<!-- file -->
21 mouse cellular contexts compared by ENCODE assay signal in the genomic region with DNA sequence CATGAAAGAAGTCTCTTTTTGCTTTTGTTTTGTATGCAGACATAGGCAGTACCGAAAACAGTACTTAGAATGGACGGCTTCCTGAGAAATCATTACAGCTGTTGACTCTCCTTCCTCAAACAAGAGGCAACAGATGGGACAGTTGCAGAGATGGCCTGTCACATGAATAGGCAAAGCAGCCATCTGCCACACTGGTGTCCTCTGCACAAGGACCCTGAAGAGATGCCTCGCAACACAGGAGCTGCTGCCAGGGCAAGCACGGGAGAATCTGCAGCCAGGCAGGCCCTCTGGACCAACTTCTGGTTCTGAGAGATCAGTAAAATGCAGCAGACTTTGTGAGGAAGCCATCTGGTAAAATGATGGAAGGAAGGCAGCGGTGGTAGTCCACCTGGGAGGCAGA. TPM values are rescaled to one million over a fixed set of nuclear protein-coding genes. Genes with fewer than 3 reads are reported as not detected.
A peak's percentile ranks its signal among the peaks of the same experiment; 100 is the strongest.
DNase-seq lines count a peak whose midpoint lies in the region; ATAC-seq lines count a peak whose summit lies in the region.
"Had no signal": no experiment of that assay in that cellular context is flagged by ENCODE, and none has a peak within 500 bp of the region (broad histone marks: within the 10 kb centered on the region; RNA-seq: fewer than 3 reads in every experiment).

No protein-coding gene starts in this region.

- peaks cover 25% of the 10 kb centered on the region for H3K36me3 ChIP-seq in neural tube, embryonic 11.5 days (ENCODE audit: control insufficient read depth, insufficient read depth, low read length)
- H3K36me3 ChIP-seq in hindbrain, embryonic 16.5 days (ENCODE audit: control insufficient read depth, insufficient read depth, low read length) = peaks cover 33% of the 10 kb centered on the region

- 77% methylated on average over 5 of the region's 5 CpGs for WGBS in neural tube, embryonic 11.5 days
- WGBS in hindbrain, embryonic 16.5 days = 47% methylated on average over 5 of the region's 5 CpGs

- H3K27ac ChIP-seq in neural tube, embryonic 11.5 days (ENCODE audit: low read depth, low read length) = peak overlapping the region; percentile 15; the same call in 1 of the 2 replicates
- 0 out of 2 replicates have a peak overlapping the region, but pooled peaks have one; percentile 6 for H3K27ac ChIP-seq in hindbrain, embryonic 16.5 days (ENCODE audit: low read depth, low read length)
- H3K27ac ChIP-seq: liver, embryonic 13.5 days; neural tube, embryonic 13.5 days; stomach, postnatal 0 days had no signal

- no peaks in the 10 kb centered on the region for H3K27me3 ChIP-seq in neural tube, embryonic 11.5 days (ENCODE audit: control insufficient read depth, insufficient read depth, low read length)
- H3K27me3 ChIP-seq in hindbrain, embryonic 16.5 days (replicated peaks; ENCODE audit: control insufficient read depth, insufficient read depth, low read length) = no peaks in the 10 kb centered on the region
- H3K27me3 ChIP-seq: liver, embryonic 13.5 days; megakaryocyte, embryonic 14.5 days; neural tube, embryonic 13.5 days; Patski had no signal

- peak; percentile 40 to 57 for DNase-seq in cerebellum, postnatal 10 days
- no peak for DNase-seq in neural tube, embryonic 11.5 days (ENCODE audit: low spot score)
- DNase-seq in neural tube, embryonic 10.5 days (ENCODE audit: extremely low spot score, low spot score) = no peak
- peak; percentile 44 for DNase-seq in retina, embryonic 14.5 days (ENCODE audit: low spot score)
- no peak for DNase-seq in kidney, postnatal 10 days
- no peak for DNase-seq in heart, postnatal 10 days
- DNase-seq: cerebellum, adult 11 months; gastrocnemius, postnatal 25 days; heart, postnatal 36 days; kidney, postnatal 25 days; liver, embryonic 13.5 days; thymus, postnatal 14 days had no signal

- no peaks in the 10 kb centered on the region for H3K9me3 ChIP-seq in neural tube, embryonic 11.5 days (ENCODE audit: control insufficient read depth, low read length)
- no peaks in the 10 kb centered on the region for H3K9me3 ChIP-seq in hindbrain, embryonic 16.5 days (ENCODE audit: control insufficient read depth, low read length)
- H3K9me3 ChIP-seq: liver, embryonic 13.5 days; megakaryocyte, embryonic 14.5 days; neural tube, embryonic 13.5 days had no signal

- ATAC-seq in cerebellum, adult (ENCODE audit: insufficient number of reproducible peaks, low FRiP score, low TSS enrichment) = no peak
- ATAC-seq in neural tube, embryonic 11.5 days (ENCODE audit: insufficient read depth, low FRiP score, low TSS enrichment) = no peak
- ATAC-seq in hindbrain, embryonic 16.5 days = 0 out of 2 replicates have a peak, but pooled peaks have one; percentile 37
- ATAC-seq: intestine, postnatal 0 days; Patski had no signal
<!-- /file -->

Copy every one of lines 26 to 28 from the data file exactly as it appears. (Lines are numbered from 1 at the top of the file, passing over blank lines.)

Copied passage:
- ATAC-seq in cerebellum, adult (ENCODE audit: insufficient number of reproducible peaks, low FRiP score, low TSS enrichment) = no peak
- ATAC-seq in neural tube, embryonic 11.5 days (ENCODE audit: insufficient read depth, low FRiP score, low TSS enrichment) = no peak
- ATAC-seq in hindbrain, embryonic 16.5 days = 0 out of 2 replicates have a peak, but pooled peaks have one; percentile 37